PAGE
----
So, any suggestions?

yes, I realize the irony of a lengthy post labelled less is more…but it’s only an indicator of the intensity of the problem…thanks for reading this far!

Tags: journal

2 responses so far ↓

  • 1 elizabeth grigg // Jan 6, 2005 at 9:34 pm

    the tyrrany of items

    Julie Leung has put a great deal of thought into snapshots of her organizational life. I love this kind of pondering. For the person who is there, it seems overwhelming, but somehow I find it refreshing. Look where all you…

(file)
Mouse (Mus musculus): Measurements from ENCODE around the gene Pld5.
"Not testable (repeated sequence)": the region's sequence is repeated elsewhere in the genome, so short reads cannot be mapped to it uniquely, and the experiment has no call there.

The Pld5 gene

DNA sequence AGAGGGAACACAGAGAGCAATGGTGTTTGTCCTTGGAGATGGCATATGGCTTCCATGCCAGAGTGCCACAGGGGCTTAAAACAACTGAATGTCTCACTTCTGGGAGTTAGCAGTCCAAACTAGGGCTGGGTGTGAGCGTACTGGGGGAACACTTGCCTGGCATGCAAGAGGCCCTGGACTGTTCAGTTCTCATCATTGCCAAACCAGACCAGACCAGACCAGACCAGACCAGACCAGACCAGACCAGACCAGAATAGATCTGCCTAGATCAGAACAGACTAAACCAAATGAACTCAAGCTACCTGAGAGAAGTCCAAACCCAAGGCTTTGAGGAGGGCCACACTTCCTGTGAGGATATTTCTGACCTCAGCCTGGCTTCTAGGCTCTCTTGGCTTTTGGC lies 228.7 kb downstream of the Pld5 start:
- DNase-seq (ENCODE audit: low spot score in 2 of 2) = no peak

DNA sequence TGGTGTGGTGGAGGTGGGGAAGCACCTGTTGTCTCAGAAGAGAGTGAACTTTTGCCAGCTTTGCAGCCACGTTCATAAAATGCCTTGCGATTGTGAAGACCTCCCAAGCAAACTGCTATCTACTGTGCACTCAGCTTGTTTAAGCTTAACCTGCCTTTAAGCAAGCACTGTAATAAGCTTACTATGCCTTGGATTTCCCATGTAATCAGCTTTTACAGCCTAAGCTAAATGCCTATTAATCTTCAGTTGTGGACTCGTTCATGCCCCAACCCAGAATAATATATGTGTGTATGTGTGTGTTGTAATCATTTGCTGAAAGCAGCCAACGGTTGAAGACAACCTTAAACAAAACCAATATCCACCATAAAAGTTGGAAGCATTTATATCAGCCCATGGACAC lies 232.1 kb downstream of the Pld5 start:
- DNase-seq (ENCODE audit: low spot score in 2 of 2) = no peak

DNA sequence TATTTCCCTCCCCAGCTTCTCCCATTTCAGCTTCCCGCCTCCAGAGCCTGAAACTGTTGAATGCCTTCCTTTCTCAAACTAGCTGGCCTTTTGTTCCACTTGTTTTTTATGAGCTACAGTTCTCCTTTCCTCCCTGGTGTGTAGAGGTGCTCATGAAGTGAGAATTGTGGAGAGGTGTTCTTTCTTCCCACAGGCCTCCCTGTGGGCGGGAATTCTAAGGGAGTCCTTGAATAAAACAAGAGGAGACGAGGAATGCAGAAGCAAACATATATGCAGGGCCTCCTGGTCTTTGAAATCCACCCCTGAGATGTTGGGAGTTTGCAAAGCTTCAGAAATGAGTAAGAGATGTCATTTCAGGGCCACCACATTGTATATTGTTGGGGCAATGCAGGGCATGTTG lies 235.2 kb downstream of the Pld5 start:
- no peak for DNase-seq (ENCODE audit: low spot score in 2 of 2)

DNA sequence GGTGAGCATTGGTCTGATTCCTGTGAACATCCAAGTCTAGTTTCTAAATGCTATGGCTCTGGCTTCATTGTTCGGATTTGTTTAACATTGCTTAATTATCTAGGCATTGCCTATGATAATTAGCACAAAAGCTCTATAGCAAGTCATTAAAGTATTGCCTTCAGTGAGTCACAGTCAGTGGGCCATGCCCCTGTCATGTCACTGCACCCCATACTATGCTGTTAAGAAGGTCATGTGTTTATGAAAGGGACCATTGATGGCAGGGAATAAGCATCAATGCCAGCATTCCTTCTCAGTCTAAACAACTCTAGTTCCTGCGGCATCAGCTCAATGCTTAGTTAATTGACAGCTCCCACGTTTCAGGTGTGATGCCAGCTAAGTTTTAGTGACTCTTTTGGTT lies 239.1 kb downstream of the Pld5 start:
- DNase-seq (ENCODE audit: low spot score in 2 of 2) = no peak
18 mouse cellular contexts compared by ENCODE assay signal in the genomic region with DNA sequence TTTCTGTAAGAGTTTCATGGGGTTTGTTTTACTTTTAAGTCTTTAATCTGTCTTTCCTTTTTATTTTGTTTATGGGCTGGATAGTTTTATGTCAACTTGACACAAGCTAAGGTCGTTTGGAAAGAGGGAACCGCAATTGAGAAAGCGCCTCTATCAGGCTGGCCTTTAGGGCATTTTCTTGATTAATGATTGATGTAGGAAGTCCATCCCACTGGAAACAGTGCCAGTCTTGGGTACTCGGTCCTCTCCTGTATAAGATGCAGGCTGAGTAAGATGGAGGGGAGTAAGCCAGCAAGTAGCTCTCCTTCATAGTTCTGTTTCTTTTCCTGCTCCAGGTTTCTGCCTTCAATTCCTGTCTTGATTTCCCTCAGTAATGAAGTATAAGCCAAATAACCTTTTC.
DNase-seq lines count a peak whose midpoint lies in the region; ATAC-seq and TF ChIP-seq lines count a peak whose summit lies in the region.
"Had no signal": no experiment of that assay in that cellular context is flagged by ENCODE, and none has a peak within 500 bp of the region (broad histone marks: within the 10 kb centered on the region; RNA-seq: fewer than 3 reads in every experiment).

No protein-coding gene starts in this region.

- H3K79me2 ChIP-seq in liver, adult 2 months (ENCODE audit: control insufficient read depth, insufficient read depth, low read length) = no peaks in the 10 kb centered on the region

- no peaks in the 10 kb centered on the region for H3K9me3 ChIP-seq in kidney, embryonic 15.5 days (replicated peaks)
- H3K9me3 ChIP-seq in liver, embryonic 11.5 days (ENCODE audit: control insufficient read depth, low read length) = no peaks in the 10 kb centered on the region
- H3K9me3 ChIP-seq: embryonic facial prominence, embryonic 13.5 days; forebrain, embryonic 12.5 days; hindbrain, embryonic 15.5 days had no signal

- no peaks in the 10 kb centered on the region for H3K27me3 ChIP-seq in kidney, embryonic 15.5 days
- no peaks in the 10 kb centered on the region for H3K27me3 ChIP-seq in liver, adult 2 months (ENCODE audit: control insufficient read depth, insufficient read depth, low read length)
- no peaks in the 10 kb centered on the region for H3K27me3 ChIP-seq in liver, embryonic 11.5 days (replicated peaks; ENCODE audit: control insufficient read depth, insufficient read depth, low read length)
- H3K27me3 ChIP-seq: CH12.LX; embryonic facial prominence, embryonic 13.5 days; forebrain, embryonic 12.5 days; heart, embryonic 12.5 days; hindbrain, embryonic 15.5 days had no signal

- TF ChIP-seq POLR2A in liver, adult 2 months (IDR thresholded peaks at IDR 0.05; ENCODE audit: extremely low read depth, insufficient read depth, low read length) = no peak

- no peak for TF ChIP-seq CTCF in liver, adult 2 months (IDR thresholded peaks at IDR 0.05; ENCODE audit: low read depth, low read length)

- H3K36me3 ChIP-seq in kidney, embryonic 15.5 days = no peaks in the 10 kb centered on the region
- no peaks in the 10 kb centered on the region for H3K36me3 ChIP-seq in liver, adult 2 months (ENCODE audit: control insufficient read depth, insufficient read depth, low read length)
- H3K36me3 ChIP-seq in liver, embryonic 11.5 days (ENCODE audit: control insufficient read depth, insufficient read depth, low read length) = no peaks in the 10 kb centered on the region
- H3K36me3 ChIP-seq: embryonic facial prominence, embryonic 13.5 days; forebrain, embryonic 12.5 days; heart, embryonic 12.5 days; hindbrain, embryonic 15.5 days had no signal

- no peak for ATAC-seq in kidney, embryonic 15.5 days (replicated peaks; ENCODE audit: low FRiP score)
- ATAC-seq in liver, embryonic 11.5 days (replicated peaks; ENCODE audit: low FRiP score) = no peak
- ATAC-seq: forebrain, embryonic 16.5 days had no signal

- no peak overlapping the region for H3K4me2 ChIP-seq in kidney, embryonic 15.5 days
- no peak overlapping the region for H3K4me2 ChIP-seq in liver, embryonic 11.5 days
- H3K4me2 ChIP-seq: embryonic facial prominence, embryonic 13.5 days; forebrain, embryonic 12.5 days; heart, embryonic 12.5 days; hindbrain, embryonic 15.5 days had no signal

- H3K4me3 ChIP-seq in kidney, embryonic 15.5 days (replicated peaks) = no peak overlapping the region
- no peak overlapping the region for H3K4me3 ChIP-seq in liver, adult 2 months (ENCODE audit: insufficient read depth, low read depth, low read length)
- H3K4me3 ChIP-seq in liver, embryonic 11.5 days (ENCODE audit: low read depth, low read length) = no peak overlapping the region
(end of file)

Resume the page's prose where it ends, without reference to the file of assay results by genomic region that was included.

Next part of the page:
• 2 bonnie // Jan 6, 2005 at 10:20 pm

    Simple, clean, cozy, relaxed…I like that…I do encourange the putting up of one’s feet, but, alas, I try to discourage the farting! ;~)

    I limit myself to 30 minutes a day on my computer (including writing my blog). There are a handful of edifying blogs that I try not to miss…yours is one. Good luck with your organizational trials and changes. May I say that, for me, these matters get sorted out as the children grow and become truly competent and organized because they want to be?!

    Also, what a beautiful New Year’s dinner!!